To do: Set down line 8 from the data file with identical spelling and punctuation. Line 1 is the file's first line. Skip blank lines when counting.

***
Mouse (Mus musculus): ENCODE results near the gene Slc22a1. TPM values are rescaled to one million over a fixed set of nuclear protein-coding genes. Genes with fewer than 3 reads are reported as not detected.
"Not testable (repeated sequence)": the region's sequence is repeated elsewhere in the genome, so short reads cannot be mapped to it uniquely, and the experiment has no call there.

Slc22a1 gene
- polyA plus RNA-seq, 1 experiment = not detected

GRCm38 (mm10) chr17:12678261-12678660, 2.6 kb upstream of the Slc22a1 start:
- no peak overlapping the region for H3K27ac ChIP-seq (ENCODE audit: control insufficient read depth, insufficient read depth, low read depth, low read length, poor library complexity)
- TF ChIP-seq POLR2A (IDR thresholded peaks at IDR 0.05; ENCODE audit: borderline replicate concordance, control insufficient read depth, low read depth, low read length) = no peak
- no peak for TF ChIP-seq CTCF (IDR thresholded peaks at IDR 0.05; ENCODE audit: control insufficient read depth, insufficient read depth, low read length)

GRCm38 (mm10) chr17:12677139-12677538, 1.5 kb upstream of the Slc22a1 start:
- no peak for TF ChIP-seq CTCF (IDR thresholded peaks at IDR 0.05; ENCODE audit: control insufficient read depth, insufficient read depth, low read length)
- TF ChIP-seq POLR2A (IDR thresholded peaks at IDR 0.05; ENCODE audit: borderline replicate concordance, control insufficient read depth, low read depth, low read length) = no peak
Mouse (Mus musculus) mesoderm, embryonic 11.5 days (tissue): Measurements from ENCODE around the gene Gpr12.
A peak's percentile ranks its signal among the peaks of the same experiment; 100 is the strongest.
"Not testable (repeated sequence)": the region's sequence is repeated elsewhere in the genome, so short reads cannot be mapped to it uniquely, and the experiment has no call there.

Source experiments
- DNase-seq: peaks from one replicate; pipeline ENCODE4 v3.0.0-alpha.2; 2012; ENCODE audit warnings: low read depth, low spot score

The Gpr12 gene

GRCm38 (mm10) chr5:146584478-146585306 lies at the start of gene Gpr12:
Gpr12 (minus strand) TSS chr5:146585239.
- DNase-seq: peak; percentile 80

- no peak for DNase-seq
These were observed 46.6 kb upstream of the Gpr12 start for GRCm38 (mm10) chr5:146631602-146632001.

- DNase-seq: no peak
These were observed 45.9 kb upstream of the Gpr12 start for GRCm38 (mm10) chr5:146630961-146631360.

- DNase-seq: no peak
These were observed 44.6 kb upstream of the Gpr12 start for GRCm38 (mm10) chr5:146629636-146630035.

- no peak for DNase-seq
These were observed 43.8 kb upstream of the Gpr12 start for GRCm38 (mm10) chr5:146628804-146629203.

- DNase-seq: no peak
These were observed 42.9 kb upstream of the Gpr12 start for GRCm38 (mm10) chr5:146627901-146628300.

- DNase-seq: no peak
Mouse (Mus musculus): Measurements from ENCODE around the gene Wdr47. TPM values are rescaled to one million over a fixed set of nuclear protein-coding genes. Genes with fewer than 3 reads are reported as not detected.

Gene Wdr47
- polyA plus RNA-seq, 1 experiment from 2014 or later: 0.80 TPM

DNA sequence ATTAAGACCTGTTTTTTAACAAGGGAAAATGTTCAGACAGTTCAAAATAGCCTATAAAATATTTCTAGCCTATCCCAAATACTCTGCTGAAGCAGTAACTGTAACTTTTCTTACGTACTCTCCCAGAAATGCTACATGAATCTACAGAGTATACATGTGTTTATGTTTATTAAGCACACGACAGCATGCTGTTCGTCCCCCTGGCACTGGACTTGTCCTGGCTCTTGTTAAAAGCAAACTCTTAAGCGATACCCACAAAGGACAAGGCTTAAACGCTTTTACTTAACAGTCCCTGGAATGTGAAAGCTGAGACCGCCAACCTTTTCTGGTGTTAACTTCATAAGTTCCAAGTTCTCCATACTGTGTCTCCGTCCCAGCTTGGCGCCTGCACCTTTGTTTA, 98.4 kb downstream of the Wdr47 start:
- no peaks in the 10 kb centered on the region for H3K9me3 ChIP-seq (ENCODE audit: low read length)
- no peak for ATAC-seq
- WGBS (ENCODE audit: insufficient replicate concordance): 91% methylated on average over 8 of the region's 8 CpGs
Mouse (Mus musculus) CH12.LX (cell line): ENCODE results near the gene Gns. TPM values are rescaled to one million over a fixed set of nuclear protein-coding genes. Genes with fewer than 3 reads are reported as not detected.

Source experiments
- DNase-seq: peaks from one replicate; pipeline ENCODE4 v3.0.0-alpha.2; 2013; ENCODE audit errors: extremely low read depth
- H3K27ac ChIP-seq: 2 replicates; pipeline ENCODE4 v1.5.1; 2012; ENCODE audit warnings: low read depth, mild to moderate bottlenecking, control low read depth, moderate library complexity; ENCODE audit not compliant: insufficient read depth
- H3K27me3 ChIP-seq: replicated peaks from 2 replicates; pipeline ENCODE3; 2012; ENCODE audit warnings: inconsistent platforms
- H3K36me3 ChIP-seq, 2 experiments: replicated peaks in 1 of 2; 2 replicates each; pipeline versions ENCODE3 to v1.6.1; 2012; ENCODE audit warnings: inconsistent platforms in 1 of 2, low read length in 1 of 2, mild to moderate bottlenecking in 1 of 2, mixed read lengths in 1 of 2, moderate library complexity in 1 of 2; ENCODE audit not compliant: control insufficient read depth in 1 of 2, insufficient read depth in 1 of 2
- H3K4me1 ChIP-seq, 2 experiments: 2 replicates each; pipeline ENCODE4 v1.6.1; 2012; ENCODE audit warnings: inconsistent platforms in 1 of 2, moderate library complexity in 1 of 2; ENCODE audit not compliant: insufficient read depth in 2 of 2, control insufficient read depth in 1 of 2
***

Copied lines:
- no peak for TF ChIP-seq CTCF (IDR thresholded peaks at IDR 0.05; ENCODE audit: control insufficient read depth, insufficient read depth, low read length)